Rolling the raisin around in our mouths

This is the time to pause and capture the essence of what matters most

Jeremy Hannay

Headteacher, Three Bridges Primary School


If you had

One shot

Or one opportunity

To seize everything you ever wanted

In one moment

Would you capture it

Or just let it slip?



A few years ago, well before the lockdown, we began rewriting the curriculum at Three Bridges.  While it was a complex and challenging journey, it started with some simple events that changed the course of our journey together.  It was an autumn evening, the staff sat, exhausted, in a classroom upstairs about to engage in an INSET about one of our new curricular elements – mindfulness, mental health and well being. I sat in the back of the room watching the staff engage in the topic before having a rather emotional moment during one of the activities.

After a short break, we all came back to a raisin on our tables.  Not raisins, plural. One raisin. Each.

It was an odd gesture to say the least. After a moment of everyone making jokes about what happened to the rest of the raisins, the staff became quiet as the trainer spoke.  She asked how many of us were mindful. The staff remained quiet, heads turning slightly left and right, to quickly lock eyes with one another, assessing whether everyone else felt as awkward by the question as they did.  She continued – how many of us notice the small things, the seemingly insignificant?  How well do we stop? Pause? Take in the world around us? And how often are we rushing from one thing to the next – living life like a never ending ‘to do’ list, never really taking a break, simply shuffling from one job done to another? When was the last time we actually tasted a meal or smelled a flower? You could see the staff reflecting on their busy lives as teachers, parents, carers, husbands, wives, mothers, fathers. You could feel the air begin to thicken with deep exhales of realisation: we had all – younger, older, teacher, TA, office staff, leaders – been caught up in the next lesson, the next conversation, the next meeting, the next email.  As a school that speaks loudly about mindfulness – about well being – we had all drifted.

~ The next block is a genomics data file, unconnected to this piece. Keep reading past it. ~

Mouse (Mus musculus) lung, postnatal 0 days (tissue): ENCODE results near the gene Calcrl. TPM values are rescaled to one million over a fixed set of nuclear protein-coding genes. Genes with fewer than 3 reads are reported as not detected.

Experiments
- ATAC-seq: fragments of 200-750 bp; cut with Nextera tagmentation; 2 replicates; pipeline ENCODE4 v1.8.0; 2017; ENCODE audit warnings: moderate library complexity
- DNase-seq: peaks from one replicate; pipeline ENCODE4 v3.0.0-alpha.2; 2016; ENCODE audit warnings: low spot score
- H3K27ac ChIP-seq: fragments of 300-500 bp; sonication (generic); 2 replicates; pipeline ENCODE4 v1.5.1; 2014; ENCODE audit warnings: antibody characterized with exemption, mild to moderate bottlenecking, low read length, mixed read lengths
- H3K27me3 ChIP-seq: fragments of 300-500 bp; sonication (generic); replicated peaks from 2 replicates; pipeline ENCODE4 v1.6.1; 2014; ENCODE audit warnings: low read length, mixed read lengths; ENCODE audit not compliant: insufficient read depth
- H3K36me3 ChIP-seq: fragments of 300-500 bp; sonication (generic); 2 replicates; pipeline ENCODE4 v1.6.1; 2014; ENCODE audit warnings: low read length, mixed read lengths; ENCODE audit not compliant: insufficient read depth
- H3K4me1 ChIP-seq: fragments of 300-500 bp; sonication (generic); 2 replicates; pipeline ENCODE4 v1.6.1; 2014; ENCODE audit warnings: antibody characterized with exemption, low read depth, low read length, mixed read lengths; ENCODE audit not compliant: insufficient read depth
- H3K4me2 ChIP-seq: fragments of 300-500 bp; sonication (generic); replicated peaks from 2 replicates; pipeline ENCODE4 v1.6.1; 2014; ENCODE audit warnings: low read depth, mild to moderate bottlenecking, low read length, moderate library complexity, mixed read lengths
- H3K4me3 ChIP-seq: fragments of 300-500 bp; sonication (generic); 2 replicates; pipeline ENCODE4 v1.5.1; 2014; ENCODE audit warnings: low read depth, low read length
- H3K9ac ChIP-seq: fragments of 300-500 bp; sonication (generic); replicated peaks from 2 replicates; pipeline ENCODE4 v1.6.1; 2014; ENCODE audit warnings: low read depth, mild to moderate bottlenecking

Then she asked us to pick up the raisin.  Place it in our mouths.  Don’t chew it.  Don’t swallow it.  Just roll it around in your mouth.  Notice the texture, the flavours. Notice how it feels to shift it from one slide to the other, to press it to the top of your palette, hold it under your tongue.  And everyone did.  A pin dropping would have been an atomic bomb. We needed to practice being mindful. Stopping. Pausing. Capturing the moment. It was a defining moment in our journey as a school – both professionally and personally.  The room was silent and the point became salient: the most important moment is now. What will you capture from it?

The search is what anyone would undertake if he were not sunk in the everydayness of his own life. To become aware of the possibility of the search is to be onto something. Not to be onto something is to be in despair. - Walker Percy